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Air Filtration

posted in Tech Blog by Entegra Looker
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Air Filtration

''Filters are the life of your engine."
I think everyone would agree with that statement. The air cleaners provided on your chassis are heavy-duty dry type filter media. Paper has been the media of choice for over 40 years. Although there are some synthetic media available, the cost to benefit ratio is way too high except in special applications. But, the paper used today is a far cry from those of 40 years ago.

"The worst filter is a new filter." Say What!
That statement is also true. For air to flow through the fibers of the filter media, it has to have holes in it. Make sense? If the paper was made real tight, then the initial restriction to flow would be too high, and the filter would become "loaded" too quickly. So, the filter is made with "holes" so that air can flow through it. I've always said that the best filter is a solid wall. But, if you want air to flow through it, you have to poke holes in it. As the dirty air flows through, the dirt begins to build what is called a "dust cake" on the paper. The dirt actually starts to be a filter itself. To get a little technical, the filter starts at 99.0% efficiency (based on SAEJ726 Test Code), and increases to 99.9+% as the "dust cake" builds up.

Why is that high efficiency important? Ask Cummins and Cat. They will tell you that the main reason they can provide an engine with the extended warranties and long life is because of improved filtration, along with other technological advances. That's why they have a specification for filters.

Air filters have other enemies than just dirt. Soot is the worst and will cause the media to clog quickly. Water is a major problem and requires special consideration.

"I don't change my filters often enough. "
That's probably what most of you think. The fact is most air filters are changed too frequently. How's that, you say? The filter on your chassis is designed and sized to provide long life under the worst conditions. With the rear engine chassis, the air intake will see more dust, water, snow, and ice. Therefore, the filters are oversized to compensate. For normal over the road service, your air filter should last 40-50,000 miles before it gets "dirty." However, the most important factor for you would be the "shelf life" of the media. Since it is cellulose, it has bonding agents that may over a period of time tend to dry out and become brittle, particularly in high humidity areas, coastal areas, and when you park the vehicle for long periods.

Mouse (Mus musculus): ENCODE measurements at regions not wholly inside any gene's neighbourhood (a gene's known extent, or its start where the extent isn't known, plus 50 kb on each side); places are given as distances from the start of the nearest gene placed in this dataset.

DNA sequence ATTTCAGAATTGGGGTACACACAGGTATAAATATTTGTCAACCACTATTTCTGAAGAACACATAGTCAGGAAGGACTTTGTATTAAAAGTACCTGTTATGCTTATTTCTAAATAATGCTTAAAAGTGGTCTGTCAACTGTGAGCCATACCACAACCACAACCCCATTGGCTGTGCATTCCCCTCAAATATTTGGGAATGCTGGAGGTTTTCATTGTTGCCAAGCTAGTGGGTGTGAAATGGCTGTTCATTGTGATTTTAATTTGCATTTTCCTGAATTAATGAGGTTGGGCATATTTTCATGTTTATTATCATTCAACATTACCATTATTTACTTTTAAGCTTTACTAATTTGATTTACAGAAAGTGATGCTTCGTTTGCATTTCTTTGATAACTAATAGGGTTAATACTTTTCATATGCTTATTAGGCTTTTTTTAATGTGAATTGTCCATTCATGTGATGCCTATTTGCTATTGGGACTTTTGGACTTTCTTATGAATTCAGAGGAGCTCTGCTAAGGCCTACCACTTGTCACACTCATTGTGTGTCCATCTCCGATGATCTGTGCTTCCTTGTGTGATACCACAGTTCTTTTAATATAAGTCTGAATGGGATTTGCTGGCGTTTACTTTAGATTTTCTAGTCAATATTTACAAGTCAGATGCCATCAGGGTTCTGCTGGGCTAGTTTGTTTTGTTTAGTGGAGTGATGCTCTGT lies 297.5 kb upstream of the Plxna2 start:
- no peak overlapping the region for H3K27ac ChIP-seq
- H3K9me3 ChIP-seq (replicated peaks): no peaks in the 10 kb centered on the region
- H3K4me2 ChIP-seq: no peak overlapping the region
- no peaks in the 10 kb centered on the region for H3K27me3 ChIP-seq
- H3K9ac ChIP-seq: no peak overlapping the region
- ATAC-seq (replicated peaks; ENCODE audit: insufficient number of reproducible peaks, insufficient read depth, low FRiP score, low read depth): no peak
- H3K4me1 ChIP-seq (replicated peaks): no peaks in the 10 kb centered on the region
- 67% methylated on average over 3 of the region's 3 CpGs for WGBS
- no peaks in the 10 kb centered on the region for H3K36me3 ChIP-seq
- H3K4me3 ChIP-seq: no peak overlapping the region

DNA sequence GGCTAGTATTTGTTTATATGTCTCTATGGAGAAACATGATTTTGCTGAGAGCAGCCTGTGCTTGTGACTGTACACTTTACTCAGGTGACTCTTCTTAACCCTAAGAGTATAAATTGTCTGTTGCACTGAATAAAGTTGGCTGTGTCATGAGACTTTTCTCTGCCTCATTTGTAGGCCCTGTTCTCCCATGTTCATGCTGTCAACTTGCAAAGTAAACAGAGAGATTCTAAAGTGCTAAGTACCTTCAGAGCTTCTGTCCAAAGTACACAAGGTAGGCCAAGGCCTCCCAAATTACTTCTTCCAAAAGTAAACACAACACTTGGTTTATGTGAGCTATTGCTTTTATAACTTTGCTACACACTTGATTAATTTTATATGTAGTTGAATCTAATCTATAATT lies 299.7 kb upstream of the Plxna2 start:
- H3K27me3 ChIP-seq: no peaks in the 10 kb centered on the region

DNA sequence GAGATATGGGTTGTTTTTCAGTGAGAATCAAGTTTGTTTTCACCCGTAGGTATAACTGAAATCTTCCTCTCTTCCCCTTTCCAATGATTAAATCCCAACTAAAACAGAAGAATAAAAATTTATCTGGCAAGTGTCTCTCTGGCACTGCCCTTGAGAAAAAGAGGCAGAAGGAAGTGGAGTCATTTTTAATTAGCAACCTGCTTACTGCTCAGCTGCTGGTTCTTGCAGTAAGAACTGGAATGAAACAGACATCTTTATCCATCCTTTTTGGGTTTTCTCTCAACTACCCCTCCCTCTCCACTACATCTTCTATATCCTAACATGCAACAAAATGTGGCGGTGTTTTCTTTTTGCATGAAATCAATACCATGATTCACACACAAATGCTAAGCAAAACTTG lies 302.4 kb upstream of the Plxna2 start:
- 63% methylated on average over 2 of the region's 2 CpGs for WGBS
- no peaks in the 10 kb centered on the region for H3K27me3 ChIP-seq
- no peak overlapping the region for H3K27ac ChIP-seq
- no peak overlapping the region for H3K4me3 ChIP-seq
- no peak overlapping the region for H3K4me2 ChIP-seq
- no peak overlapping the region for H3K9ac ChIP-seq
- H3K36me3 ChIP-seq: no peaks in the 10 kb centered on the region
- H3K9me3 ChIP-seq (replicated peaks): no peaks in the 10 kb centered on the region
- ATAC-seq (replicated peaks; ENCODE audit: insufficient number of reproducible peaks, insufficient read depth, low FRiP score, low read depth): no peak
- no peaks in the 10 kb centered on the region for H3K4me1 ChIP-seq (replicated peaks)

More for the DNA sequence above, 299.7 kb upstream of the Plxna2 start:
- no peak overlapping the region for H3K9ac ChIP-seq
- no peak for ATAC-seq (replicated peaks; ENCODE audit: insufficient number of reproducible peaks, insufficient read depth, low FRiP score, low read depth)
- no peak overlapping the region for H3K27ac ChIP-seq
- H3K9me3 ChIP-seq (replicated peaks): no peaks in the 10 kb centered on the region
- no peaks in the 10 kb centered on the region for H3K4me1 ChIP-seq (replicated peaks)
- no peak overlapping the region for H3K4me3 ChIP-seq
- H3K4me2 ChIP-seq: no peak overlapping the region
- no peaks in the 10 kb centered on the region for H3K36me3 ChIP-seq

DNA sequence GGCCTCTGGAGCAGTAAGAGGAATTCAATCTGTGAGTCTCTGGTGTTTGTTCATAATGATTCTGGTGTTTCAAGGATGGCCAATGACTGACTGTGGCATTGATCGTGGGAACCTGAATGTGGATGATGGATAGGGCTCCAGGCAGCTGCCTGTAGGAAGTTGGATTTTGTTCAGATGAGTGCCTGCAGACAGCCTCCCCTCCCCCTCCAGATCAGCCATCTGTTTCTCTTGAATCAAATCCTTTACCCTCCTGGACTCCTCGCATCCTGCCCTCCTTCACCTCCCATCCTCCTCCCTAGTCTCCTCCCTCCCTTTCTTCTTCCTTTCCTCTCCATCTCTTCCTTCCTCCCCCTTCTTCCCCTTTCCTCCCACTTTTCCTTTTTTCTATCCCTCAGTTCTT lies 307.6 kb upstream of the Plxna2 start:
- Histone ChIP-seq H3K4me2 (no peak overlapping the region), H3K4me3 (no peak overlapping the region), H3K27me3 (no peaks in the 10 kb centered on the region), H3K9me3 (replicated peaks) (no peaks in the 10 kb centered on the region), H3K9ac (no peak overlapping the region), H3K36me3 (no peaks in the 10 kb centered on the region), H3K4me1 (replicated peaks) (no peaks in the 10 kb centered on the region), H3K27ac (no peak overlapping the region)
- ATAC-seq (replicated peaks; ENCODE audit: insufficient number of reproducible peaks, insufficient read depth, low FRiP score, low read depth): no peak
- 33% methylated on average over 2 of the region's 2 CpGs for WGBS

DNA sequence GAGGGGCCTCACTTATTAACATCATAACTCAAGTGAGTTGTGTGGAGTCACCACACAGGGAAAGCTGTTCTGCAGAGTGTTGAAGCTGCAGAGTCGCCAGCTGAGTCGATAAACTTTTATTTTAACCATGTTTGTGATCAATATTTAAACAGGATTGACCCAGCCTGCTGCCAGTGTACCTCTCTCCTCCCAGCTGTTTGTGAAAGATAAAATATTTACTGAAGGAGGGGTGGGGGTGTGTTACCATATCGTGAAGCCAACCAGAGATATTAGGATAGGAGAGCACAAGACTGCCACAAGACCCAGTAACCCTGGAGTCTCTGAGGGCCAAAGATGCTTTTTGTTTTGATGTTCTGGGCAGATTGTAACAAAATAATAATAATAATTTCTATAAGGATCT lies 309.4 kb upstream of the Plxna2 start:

Although it is nothing to be alarmed about, we recommend the filter be changed after three years of service even though the restriction limit has not been reached. But, you also need to monitor the filter, and this is done by use of the Filter Minder indicator, a standard item on your chassis. The Filter Minder has a graduated scale, with a yellow bulb that locks up at the different restrictions as your filter gets dirty. Monitor it on a regular basis. Do Not let someone convince you to change your filter unless the indicator has reached the top 25" level. If someone tells you they can look at a filter and tell if it's dirty, I've got a job for them. I've been looking at them for 22 years and I can't tell.

Remember the "dust cake"? The filter restriction only goes up when the small "holes" start to become loaded with dirt. The dirt on the outside of the paper doesn't tell you anything. You'd have to look at the fibers with a microscope to tell if they are dirty. That's where the indicator comes in. It measures the restriction to flow or pressure drop in inches of water. The gauge used for absolute measurement is called a water manometer, but it's not practical to put one of those on your chassis.

The engine manufacturer specifies the restriction limits for your engine, both "clean" and "dirty." The "clean" limit is normally 12" and "dirty" is 25". Your owner's manual may specify a different number, so check it out. As a precaution, if you're driving in snow, I recommend you have a spare filter element with you. One situation that may cause a false warning from the indicator is if you drive in heavy rain or snow. The moisture may cause the restriction to read high while the media is wet. Reset the indicator, let the filter dry out, and monitor it to see if it goes back up. The media will be fine once it dries out. You can reset the indicator anytime you want - just push the button on the bottom.

"It really is time to change my filter"
Remember that replacing air filters based on two factors,  restriction (air filter minder reading) AND based on time.  The filter elements are made of paper and glue. They degrade with time. Three years is the recommended change interval unless the air filter minder suggest more frequent changes.

Be sure to read Proper Air Filter servicing


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